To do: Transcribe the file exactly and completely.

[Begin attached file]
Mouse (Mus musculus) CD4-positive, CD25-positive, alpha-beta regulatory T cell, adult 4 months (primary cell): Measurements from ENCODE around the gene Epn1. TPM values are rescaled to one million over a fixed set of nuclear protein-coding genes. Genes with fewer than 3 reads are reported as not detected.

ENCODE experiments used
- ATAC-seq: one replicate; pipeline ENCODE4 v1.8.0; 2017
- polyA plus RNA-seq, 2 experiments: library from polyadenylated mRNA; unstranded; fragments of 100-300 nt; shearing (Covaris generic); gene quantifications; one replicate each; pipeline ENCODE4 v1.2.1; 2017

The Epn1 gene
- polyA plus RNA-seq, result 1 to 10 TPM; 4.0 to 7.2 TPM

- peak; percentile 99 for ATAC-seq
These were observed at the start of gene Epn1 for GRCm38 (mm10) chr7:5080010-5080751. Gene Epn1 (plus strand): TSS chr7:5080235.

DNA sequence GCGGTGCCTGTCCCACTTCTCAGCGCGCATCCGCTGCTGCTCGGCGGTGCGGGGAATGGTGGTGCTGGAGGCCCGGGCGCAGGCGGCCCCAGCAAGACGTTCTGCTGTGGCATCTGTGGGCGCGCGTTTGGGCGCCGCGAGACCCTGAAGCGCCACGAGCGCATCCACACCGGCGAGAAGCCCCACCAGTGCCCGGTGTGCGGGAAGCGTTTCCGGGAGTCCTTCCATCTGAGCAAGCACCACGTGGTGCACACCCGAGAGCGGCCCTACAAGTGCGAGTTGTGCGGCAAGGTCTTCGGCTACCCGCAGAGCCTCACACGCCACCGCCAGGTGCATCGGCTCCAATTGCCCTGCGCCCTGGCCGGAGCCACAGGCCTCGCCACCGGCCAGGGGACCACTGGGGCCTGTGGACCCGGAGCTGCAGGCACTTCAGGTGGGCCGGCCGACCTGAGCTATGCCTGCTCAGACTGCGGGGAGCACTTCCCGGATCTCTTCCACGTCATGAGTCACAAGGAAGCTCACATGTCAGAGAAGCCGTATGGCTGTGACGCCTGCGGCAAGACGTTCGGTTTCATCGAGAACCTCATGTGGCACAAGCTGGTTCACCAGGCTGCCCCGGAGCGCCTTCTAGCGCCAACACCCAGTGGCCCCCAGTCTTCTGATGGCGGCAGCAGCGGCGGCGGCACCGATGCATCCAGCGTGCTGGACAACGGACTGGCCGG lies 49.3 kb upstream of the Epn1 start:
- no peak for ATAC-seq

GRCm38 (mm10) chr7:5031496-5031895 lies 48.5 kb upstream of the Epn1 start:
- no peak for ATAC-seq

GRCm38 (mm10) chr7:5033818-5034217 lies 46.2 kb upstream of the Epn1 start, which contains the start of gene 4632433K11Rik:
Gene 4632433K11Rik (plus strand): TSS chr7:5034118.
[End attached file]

Mouse (Mus musculus) CD4-positive, CD25-positive, alpha-beta regulatory T cell, adult 4 months (primary cell): Measurements from ENCODE around the gene Epn1. TPM values are rescaled to one million over a fixed set of nuclear protein-coding genes. Genes with fewer than 3 reads are reported as not detected.

ENCODE experiments used
- ATAC-seq: one replicate; pipeline ENCODE4 v1.8.0; 2017
- polyA plus RNA-seq, 2 experiments: library from polyadenylated mRNA; unstranded; fragments of 100-300 nt; shearing (Covaris generic); gene quantifications; one replicate each; pipeline ENCODE4 v1.2.1; 2017

The Epn1 gene
- polyA plus RNA-seq, result 1 to 10 TPM; 4.0 to 7.2 TPM

- peak; percentile 99 for ATAC-seq
These were observed at the start of gene Epn1 for GRCm38 (mm10) chr7:5080010-5080751. Gene Epn1 (plus strand): TSS chr7:5080235.

DNA sequence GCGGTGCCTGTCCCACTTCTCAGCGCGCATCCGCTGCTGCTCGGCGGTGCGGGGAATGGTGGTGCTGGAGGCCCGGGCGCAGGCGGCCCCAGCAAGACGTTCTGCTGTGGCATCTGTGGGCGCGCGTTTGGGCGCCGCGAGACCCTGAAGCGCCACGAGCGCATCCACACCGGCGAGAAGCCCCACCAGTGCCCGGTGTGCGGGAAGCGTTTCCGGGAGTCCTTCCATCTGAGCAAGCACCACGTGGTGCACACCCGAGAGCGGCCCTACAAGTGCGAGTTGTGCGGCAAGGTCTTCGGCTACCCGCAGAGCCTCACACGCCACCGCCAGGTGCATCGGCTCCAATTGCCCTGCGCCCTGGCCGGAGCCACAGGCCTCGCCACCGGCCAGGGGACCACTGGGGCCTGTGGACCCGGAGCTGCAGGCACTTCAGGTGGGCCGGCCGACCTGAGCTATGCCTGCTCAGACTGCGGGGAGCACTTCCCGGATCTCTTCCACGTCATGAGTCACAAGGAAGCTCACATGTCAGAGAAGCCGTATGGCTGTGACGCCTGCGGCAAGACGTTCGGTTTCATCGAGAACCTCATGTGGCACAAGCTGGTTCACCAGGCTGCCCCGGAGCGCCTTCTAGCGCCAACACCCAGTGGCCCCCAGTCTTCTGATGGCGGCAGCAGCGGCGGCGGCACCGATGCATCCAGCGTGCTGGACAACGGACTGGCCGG lies 49.3 kb upstream of the Epn1 start:
- no peak for ATAC-seq

GRCm38 (mm10) chr7:5031496-5031895 lies 48.5 kb upstream of the Epn1 start:
- no peak for ATAC-seq

GRCm38 (mm10) chr7:5033818-5034217 lies 46.2 kb upstream of the Epn1 start, which contains the start of gene 4632433K11Rik:
Gene 4632433K11Rik (plus strand): TSS chr7:5034118.